Sunday 5 July, 2020

100-year-old turtle has 18 hatchlings at Emperor Valley Zoo

Photos courtesy the Emperor Valley Zoo and Minister of Agriculture, Land and Fisheries Clarence Rambharat.

Photos courtesy the Emperor Valley Zoo and Minister of Agriculture, Land and Fisheries Clarence Rambharat.

A 100-year-old South American river turtle who laid eggs during the coronavirus shutdown now has had 18 hatchlings at the Emperor Valley Zoo.

Coincidentally, the news was announced on World Environment Day, celebrated on June 5 every year. 

 

Minister of Agriculture, Land and Fisheries, Clarence Rambharat, said the event is an auspicious one.

"100 years old, 18 babies! Today on World Environment Day 2020 themed “It’s Time For Nature” we celebrate the arrival of 18 hatchlings from tne eggs laid during the COVID 19 lockdown by the Emperor Valley Zoo’s 100-year-old South American River turtle.

"It’s a signal made clear by COVID 19. As our planet develops at unprecedented speed, we must care for nature. Just over two months ago the Zoo announced the turtle laid eggs on land within its enclosure instead of the pond it had previously laid.

"The Zoo felt this was due to the closure of the facility in mid-March and the comfort the turtle may have felt in venturing out the pond and onto the sandy area to deposit the eggs.

"The hatching today is excellent news and demonstrates the importance on World Environment Day of striking the balance between human activity and care for nature. As UN Secretary General António Guterres says in his 2020 message, to care for humanity we must care for nature."

The turtle laid the eggs in April 2020 while the Zoo was closed during the coronavirus lockdown. Zoological officers believe that with less foot traffic, the turtle felt comfortable enough to finally make a burrow on land and lay her eggs.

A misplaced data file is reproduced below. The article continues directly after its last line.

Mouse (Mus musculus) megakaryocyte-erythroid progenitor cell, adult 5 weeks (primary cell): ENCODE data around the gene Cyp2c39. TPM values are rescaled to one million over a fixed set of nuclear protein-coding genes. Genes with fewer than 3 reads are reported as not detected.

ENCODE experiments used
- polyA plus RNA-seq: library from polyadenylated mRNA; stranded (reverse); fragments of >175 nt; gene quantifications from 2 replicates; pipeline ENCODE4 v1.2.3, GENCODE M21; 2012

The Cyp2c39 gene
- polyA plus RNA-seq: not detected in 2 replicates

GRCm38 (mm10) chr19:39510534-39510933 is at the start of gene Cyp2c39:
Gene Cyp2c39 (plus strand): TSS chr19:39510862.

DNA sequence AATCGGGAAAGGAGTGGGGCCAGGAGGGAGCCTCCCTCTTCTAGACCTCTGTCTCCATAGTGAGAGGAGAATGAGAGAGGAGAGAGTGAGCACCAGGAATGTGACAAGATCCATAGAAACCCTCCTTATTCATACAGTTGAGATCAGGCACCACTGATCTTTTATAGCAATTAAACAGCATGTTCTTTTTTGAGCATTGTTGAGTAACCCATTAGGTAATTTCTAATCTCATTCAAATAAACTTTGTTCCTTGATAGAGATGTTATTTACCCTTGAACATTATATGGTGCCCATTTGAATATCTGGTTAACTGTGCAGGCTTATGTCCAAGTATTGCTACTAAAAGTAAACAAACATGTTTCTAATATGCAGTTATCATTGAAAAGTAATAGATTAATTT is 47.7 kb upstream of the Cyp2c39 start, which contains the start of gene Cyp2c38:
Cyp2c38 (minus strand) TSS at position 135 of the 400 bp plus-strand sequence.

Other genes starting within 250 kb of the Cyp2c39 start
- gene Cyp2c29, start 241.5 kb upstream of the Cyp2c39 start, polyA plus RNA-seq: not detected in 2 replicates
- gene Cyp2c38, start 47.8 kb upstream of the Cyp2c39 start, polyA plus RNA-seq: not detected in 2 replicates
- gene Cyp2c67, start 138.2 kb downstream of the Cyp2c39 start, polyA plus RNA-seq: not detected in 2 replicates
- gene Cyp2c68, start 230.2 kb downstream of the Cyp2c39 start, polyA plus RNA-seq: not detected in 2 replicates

Zoological officer Sharlene Khan said the the South American river turtle is one of the largest freshwater turtle species in the world and has had a place at the Zoo since it first opened its doors to the public in 1952. 

The South American river turtle is listed as Conservation Dependant by the International Union for Conservation of Nature (IUCN), meaning that its survival is dependant on conservation efforts to prevent it from becoming threatened with extinction.

The theme for World Environment Day 2020 is 'Time for Nature' and calls on the public to care for nature in order to preserve the future. 

 

About the South American river Turtle

The giant South American river turtle is one of the largest freshwater turtles in the world.

They are highly aquatic; typically, the females only leave the water to bask and lay 50–150 eggs at communal nesting sites during the dry season.

They eat primarily fallen fruits and seeds. Other items in their diet include vegetation, aquatic invertebrates, and insects.

Females can have shells longer than 30 inches and weigh up to 200 pounds. Males are considerably smaller, with a shell length of about 19 inches. Hatchlings are about 2 inches long.

These turtles live in the Orinoco and Amazon river systems; the nesting range has been greatly reduced due to over-harvesting of eggs and hatchlings.

Once abundant, populations have declined dramatically as a result of poaching of females, collection of eggs, and habitat loss.

 

This species is listed in Appendix II (threatened in some parts of its range) of the Convention on International Trade in Endangered Species (CITES) and is listed as endangered by the U.S. Fish and Wildlife Service.

 

Predators

While hatchlings are preyed upon by a number of animals, especially black vultures, the massive size of adults protects them from most predators. Humans are primarily responsible for this species’ decline. In the “heyday” of turtle harvesting, an estimated 48 million eggs were taken each year.

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